You can visit Dr. Marohasy's web site by clicking here. 

The BOM under investigation

In January 2015 the Parliamentary Secretary for the Environment, Bob Baldwin, appointed a Technical Advisory Forum on Climate Records to review the Bureau’s practices. You can see Mr. Baldwin's press release, the forum's terms of reference and its membership by clicking here.

The Forum delivered their report in June 2015. It was not very startling, but they did make several recommendations.

These are, in brief:

  1. Improve communications about climate data, specifically uncertainties, statistical methods and adjustments.
  2. Improve accessibility to both raw and adjusted climate data. I’ll have more to say about this in my next post where I’ll detail the hoops I had to jump through to access the data.
  3. Improve the statistical methods used in determining which records require adjusting.
  4. Improve the handling of metadata. Metadata includes non-climate data like the history of movements of weather stations or instrumental changes.
  5. Expand the range of data included. The BOM does not include data prior to 1910. In fact it has records dating back to 1855. The 1890s were particularly hot in Australia. A cynical, sceptical person might say the older records have been excluded because they make a nonsense of statements of recent years being the ‘hottest on record’.

The BOM has been accused of other tampering:

Cyclone Marcia made landfall near Rockhampton Queensland in February 2015. The Bureau claimed in its press release that Marcia had reached Category 5. A Category 5 cyclone corresponds to a Category 12 hurricane on the Beaufort Scale used in other parts of the world. You can read about the Bureau's Categories here.

The highest wind speed recorded of 208 kilometres per hour and the lowest measured barometric pressure of 972-975 hectopascals means the cyclone was of Category 2. Still serious, still dangerous, but not out of the ordinary.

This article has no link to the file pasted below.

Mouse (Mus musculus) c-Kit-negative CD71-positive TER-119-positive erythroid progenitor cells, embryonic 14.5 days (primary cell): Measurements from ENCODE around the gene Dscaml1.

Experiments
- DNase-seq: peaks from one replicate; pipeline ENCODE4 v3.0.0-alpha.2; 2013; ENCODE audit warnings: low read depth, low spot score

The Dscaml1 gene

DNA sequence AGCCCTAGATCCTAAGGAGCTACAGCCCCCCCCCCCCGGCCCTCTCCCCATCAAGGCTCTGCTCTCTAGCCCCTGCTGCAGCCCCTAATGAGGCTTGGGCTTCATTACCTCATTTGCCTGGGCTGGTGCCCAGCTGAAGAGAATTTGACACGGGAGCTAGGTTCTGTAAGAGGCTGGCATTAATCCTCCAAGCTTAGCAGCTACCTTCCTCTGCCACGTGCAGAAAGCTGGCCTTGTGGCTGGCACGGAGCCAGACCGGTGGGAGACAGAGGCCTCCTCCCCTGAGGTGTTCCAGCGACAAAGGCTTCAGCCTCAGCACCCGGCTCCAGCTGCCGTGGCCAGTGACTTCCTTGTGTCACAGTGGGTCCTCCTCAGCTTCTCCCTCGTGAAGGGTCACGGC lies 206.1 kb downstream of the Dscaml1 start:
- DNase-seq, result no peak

The Bureau appeared to be more interested in scary headlines than accuracy.

Just last week, a Bureau representative claimed ““We’ve never had a July tropical cyclone in the Queensland region before.” when quizzed about a weak cyclone forming near the Solomon Islands. The bureau representative ‘forgot’ about July cyclones in 1935, 1954 and 1962.

What has driven me to look at the Bureau’s data myself is a claim by Lance Pidgeon that the Bureau reports that the highest maximum temperature in Eucla on the the Nullarbor in South Australia for the month of December 1931 was less than 36 degrees Celsius, but the average was more than 36 degrees. This is, of course, a mathematical impossibility.

So, I’ve embarked on a project to download the various BOM databases, examine both the raw and adjusted records and come to my own conclusions about the Bureau’s processes.

My experience so far? While the data appears to be available, it’s in a form designed to confuse rather than enlighten. I’ll deal with some details in my next post.

An organisation like the Australian Bureau of Meteorology performs vital services for Australians. Its value is, of course, highly dependant on its trustworthiness.

For example, if it were to issue flood warnings every time it predicted rain, people would soon ignore flood warnings, with potentially lethal consequences.

We understand predicting the weather is an inexact science and are tolerant, if somewhat scathing, when a prediction turns out to be wrong.

There appears to be some evidence that the Bureau is misusing its position of trust to exaggerate climate events like temperature rise and severe storms to support the political, not scientific, dangerous global warming agenda.

Even ten year ago, the idea of a government inquiry into an organisation like the Bureau of Meteorology would have been unthinkable. Even more unthinkable would be the idea of the Bureau ‘adjusting’ temperature records to support a political cause.

Unfortunately, the unthinkable has become cause for grave concern.